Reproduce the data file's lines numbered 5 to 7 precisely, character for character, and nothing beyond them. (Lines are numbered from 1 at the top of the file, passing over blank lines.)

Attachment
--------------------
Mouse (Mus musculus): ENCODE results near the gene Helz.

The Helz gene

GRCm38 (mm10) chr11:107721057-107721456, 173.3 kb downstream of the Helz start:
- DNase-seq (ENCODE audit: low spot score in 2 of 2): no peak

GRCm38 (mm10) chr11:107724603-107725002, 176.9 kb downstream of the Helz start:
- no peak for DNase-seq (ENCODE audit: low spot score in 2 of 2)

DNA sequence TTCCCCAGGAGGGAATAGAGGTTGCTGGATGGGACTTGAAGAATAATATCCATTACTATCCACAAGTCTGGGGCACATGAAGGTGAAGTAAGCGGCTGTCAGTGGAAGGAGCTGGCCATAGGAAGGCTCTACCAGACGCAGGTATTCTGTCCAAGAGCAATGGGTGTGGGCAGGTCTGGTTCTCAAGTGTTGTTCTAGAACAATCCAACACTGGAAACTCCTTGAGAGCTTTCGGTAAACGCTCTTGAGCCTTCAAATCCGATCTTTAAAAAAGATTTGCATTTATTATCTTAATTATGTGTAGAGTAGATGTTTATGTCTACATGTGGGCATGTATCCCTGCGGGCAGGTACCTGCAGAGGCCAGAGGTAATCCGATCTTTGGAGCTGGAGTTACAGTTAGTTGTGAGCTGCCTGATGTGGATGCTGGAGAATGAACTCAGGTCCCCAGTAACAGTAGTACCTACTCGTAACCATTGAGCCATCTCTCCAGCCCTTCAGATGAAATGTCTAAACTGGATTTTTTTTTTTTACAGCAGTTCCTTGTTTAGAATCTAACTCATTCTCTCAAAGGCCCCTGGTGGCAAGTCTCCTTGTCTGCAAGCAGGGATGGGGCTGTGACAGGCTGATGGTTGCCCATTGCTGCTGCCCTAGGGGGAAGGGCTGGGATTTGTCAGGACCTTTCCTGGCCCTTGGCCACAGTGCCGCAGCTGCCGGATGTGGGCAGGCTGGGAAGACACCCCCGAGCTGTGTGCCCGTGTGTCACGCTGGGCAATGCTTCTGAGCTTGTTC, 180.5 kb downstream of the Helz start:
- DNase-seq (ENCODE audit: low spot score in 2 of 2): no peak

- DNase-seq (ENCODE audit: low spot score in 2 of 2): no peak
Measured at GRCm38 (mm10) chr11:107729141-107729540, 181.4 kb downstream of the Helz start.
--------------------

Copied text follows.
GRCm38 (mm10) chr11:107724603-107725002, 176.9 kb downstream of the Helz start:
- no peak for DNase-seq (ENCODE audit: low spot score in 2 of 2)

DNA sequence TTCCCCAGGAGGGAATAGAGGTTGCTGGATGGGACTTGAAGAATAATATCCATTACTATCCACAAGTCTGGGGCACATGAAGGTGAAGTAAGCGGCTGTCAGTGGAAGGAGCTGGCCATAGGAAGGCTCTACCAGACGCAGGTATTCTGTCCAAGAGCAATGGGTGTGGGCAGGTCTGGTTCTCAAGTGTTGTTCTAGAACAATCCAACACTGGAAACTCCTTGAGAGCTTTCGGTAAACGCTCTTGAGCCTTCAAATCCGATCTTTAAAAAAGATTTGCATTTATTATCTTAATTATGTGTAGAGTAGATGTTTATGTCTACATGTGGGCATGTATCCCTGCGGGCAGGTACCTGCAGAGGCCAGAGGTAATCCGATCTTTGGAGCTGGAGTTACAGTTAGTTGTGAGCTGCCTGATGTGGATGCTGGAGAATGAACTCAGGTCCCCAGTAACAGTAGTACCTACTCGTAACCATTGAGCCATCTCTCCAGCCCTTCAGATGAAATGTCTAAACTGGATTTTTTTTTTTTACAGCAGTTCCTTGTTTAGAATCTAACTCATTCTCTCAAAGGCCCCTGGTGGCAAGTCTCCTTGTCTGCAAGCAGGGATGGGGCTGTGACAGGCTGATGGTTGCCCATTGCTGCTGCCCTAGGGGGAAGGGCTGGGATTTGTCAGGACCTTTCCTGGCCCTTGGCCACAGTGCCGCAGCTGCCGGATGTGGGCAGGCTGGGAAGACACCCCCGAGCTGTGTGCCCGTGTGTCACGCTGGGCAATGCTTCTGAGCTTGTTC, 180.5 kb downstream of the Helz start: